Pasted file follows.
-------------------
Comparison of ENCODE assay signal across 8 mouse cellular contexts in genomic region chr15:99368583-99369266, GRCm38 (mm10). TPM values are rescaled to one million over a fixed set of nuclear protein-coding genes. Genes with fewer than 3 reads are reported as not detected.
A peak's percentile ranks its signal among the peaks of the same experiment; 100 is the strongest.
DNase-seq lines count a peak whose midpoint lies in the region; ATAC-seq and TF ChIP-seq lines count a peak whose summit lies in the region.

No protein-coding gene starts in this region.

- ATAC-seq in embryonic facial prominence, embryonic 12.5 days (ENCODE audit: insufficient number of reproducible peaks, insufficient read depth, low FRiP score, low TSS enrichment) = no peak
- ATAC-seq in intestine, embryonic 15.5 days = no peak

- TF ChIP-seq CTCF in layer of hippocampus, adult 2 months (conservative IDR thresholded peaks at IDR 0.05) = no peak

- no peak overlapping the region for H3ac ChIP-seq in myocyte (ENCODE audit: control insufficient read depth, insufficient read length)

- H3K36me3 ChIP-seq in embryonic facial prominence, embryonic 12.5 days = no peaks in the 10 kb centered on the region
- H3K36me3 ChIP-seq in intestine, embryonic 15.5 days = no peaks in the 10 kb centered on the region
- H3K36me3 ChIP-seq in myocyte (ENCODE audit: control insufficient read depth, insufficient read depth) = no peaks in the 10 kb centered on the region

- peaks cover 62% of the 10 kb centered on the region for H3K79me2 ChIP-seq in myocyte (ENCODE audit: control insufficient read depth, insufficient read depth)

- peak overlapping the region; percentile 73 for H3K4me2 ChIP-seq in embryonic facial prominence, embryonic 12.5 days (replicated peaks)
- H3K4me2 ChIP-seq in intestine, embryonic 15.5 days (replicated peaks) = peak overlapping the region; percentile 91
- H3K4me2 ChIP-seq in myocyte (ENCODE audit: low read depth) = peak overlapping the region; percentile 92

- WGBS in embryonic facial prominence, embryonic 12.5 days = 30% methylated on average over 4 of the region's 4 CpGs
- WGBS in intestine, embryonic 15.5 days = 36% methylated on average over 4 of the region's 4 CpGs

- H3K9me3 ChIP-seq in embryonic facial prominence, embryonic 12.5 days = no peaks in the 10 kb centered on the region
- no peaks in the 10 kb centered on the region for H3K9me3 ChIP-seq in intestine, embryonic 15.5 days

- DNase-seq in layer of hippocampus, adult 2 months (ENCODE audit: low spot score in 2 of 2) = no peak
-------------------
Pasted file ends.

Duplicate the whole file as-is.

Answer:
Comparison of ENCODE assay signal across 8 mouse cellular contexts in genomic region chr15:99368583-99369266, GRCm38 (mm10). TPM values are rescaled to one million over a fixed set of nuclear protein-coding genes. Genes with fewer than 3 reads are reported as not detected.
A peak's percentile ranks its signal among the peaks of the same experiment; 100 is the strongest.
DNase-seq lines count a peak whose midpoint lies in the region; ATAC-seq and TF ChIP-seq lines count a peak whose summit lies in the region.

No protein-coding gene starts in this region.

- ATAC-seq in embryonic facial prominence, embryonic 12.5 days (ENCODE audit: insufficient number of reproducible peaks, insufficient read depth, low FRiP score, low TSS enrichment) = no peak
- ATAC-seq in intestine, embryonic 15.5 days = no peak

- TF ChIP-seq CTCF in layer of hippocampus, adult 2 months (conservative IDR thresholded peaks at IDR 0.05) = no peak

- no peak overlapping the region for H3ac ChIP-seq in myocyte (ENCODE audit: control insufficient read depth, insufficient read length)

- H3K36me3 ChIP-seq in embryonic facial prominence, embryonic 12.5 days = no peaks in the 10 kb centered on the region
- H3K36me3 ChIP-seq in intestine, embryonic 15.5 days = no peaks in the 10 kb centered on the region
- H3K36me3 ChIP-seq in myocyte (ENCODE audit: control insufficient read depth, insufficient read depth) = no peaks in the 10 kb centered on the region

- peaks cover 62% of the 10 kb centered on the region for H3K79me2 ChIP-seq in myocyte (ENCODE audit: control insufficient read depth, insufficient read depth)

- peak overlapping the region; percentile 73 for H3K4me2 ChIP-seq in embryonic facial prominence, embryonic 12.5 days (replicated peaks)
- H3K4me2 ChIP-seq in intestine, embryonic 15.5 days (replicated peaks) = peak overlapping the region; percentile 91
- H3K4me2 ChIP-seq in myocyte (ENCODE audit: low read depth) = peak overlapping the region; percentile 92

- WGBS in embryonic facial prominence, embryonic 12.5 days = 30% methylated on average over 4 of the region's 4 CpGs
- WGBS in intestine, embryonic 15.5 days = 36% methylated on average over 4 of the region's 4 CpGs

- H3K9me3 ChIP-seq in embryonic facial prominence, embryonic 12.5 days = no peaks in the 10 kb centered on the region
- no peaks in the 10 kb centered on the region for H3K9me3 ChIP-seq in intestine, embryonic 15.5 days

- DNase-seq in layer of hippocampus, adult 2 months (ENCODE audit: low spot score in 2 of 2) = no peak